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Specific gene targeting in Spiroplasma citri: improved vectors and production of unmarked mutations using site-specific recombination.

Duret, Sybille; André, Aurélie; Renaudin, Joël.
Microbiology ; 151(Pt 8): 2793-803, 2005 Aug.
Artículo en Inglés | MEDLINE | ID: mdl-16079355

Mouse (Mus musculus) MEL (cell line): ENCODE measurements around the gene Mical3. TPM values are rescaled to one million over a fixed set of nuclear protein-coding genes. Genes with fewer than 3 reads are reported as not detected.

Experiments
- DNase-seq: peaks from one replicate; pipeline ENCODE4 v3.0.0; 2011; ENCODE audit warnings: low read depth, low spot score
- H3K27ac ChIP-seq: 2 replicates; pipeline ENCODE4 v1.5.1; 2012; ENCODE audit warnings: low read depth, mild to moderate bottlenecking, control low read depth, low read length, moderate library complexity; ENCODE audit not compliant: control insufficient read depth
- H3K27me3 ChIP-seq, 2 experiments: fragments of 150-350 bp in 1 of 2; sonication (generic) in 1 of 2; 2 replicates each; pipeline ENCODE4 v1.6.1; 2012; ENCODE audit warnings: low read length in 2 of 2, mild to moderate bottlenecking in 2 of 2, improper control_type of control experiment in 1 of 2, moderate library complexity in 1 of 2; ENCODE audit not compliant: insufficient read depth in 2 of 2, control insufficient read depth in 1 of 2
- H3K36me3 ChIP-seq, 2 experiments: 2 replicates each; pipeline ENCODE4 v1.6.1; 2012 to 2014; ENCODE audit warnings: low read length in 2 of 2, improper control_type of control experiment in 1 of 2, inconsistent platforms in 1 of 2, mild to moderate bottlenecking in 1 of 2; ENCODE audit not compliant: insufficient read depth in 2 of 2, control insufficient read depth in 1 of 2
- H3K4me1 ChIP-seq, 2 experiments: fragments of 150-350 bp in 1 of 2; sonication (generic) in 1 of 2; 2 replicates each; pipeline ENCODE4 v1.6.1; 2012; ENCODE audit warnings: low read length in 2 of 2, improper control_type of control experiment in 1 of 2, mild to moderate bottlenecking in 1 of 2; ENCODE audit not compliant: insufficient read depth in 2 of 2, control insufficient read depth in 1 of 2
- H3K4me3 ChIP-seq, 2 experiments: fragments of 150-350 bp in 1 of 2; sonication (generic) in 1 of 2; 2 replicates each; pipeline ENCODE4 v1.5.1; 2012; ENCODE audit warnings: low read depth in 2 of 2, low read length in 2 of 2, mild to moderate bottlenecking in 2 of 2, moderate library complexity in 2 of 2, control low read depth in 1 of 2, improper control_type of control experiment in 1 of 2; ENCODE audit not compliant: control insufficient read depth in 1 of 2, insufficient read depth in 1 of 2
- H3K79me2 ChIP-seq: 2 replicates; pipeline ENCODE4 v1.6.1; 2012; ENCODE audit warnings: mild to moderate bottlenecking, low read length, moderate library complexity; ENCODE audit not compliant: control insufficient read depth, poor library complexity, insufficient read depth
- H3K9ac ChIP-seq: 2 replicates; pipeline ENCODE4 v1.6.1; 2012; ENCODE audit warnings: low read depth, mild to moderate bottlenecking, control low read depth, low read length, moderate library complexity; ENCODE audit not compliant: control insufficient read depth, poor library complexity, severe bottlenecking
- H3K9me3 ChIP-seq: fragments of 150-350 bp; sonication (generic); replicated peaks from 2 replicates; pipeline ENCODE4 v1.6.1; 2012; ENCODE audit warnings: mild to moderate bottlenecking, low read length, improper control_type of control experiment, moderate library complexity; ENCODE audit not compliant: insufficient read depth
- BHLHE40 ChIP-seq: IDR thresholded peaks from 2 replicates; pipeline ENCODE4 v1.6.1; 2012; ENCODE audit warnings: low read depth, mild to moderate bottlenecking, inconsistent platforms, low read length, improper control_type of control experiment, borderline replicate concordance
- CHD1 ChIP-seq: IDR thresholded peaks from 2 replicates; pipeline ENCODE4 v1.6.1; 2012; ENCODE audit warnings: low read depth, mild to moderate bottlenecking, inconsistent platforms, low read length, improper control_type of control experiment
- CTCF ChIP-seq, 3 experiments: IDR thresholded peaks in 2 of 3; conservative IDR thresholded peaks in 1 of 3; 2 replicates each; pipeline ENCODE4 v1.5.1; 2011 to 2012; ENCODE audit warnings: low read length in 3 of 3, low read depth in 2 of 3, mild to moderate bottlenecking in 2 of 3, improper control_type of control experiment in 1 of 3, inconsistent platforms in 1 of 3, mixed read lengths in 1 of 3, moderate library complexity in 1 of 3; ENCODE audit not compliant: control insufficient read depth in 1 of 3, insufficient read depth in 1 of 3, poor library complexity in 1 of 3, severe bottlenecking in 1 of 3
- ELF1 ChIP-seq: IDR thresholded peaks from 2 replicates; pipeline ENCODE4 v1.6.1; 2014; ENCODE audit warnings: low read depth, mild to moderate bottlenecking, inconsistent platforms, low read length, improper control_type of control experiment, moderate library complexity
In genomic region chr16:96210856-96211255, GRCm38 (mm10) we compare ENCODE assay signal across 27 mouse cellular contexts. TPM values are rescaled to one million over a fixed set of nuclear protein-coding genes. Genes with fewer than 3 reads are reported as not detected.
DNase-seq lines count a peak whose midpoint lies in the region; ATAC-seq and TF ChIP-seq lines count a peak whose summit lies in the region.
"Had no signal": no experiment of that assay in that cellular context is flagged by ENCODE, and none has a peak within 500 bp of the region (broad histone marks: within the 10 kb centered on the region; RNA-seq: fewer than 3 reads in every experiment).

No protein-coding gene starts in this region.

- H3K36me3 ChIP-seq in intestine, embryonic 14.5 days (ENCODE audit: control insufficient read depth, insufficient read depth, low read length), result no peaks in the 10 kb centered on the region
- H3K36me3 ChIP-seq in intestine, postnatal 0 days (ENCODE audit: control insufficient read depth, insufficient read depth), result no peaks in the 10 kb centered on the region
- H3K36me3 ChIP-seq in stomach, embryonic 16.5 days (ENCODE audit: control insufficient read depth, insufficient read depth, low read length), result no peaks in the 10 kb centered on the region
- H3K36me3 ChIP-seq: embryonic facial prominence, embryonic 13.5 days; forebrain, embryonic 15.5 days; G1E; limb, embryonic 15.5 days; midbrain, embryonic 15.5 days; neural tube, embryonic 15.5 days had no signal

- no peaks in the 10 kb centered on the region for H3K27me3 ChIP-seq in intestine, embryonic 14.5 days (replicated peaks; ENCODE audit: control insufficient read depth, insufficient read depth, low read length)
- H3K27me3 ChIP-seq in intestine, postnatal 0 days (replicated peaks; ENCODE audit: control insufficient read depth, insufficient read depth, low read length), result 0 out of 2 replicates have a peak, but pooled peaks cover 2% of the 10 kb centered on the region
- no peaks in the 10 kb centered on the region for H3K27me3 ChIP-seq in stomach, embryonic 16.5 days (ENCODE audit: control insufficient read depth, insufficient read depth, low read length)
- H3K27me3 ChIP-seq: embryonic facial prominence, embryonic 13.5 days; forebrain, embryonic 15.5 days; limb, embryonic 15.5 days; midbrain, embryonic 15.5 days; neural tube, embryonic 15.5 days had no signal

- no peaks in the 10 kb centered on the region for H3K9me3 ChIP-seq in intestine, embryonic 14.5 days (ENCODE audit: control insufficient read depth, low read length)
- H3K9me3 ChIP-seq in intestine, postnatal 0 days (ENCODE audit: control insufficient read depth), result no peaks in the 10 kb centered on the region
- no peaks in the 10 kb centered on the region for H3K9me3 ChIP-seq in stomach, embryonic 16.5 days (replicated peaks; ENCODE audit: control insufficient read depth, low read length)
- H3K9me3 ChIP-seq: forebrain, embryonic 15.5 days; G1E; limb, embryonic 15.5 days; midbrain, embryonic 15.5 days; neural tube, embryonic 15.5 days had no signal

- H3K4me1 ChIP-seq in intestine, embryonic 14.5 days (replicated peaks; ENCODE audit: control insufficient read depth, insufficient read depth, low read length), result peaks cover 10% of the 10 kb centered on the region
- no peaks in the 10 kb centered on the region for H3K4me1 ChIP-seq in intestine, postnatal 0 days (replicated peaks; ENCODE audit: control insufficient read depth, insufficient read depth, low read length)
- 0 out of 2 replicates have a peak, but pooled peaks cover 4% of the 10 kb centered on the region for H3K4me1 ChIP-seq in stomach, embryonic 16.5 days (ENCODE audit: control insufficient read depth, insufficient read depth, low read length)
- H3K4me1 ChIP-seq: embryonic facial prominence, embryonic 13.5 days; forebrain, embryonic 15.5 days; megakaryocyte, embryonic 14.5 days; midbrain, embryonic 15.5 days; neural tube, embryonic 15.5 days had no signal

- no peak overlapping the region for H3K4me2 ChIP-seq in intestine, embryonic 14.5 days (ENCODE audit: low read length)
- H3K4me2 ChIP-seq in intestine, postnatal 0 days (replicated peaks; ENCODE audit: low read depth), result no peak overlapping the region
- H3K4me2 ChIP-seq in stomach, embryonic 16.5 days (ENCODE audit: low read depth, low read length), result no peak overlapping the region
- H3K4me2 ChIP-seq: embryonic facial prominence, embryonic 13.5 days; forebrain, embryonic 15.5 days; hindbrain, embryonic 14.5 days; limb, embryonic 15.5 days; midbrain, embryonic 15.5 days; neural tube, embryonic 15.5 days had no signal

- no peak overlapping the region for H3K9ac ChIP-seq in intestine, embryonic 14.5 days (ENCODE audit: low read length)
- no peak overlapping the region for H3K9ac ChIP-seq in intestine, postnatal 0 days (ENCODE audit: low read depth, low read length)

In Spiroplasma citri, where homologous recombination is inefficient, specific gene targeting could only be achieved by using replicative, oriC plasmids. To improve the probability of selecting rare recombination events without fastidious, extensive passaging of the transformants, a new targeting vector was constructed, which was used to inactivate the crr gene encoding the IIA component of the glucose phosphotransferase system (PTS) permease. Selection of recombinants was based on a two-step strategy using two distinct selection markers, one of which could only be expressed once recombination had occurred through one single crossover at the target gene. According to this strategy, spiroplasmal transformants were screened and multiplied in the presence of gentamicin before the crr recombinants were selected for their resistance to tetracycline. In contrast to the wild-type strain GII-3, the crr-disrupted mutant GII3-gt1 used neither glucose nor trehalose, indicating that in S. citri the glucose and trehalose PTS permeases function with a single IIA component. In addition, the feasibility of using the transposon gammadelta TnpR/res recombination system to produce unmarked mutations in S. citri was demonstrated. In an arginine deiminase (arcA-disrupted) mutant, the tetM gene flanked by the res sequences was efficiently excised from the chromosome through expression of the TnpR resolvase from a replicative oriC plasmid. Due to oriC incompatibility, plasmid loss occurred spontaneously when selection pressure was removed. This approach will be helpful for constructing unmarked mutations and generating multiple mutants with the same selection marker in S. citri. It should also be relevant to other species of mollicutes.